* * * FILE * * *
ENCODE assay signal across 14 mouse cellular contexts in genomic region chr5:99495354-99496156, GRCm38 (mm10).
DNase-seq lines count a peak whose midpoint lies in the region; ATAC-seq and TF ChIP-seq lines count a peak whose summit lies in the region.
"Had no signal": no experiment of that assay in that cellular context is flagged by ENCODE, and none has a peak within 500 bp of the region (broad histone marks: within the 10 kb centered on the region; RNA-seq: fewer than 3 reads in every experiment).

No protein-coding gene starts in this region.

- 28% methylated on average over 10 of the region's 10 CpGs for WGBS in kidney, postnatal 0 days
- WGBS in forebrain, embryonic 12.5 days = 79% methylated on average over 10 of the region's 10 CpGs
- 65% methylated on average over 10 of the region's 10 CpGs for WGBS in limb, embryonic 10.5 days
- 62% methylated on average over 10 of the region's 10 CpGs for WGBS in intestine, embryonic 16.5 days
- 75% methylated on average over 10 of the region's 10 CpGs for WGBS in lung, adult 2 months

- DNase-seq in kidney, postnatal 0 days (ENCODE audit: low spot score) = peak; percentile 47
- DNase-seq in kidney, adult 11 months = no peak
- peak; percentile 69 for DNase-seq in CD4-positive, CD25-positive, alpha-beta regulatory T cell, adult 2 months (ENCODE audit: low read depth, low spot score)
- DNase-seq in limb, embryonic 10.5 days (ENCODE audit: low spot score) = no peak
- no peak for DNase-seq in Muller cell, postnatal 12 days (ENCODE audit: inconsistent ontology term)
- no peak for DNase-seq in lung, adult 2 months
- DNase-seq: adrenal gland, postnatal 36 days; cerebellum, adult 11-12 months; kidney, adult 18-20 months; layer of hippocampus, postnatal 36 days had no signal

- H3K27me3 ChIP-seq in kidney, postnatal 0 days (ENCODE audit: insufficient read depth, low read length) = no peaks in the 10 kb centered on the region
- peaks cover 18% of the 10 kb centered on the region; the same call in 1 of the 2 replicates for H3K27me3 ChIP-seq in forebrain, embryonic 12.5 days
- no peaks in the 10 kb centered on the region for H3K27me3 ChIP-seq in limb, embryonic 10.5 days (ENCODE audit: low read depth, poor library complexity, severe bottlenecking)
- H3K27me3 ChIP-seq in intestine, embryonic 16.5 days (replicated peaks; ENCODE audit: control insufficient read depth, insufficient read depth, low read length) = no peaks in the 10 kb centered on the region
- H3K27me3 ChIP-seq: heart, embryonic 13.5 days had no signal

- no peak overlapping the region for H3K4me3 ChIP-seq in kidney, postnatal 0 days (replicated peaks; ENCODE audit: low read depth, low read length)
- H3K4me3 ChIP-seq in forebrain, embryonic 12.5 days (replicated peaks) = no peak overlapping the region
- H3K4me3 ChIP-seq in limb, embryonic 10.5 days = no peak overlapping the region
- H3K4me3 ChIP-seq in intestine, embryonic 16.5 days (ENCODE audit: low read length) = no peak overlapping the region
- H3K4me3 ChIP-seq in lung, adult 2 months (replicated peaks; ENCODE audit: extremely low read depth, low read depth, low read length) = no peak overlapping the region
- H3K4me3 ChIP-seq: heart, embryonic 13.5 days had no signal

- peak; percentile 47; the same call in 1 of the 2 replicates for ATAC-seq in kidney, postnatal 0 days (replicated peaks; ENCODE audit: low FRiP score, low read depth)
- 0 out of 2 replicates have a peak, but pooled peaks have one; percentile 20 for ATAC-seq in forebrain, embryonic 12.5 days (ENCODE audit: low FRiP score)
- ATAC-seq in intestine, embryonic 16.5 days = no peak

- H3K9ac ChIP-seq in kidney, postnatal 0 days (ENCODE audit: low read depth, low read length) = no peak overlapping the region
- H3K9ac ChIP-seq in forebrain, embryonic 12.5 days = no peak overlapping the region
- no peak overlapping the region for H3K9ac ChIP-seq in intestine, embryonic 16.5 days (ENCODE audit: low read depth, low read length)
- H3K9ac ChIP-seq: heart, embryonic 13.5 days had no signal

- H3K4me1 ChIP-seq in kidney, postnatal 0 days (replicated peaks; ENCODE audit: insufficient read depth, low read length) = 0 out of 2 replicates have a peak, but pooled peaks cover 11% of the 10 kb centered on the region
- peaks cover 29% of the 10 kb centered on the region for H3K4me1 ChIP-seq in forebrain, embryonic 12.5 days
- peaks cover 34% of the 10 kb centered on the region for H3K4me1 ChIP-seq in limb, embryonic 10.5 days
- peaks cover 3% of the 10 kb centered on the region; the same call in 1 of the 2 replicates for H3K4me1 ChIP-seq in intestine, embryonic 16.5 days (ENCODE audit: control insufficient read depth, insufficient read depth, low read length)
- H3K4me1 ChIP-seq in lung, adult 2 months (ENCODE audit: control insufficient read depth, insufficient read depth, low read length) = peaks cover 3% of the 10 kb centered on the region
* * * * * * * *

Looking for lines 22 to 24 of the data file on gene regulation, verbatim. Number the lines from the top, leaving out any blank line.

- no peak overlapping the region for H3K4me3 ChIP-seq in kidney, postnatal 0 days (replicated peaks; ENCODE audit: low read depth, low read length)
- H3K4me3 ChIP-seq in forebrain, embryonic 12.5 days (replicated peaks) = no peak overlapping the region
- H3K4me3 ChIP-seq in limb, embryonic 10.5 days = no peak overlapping the region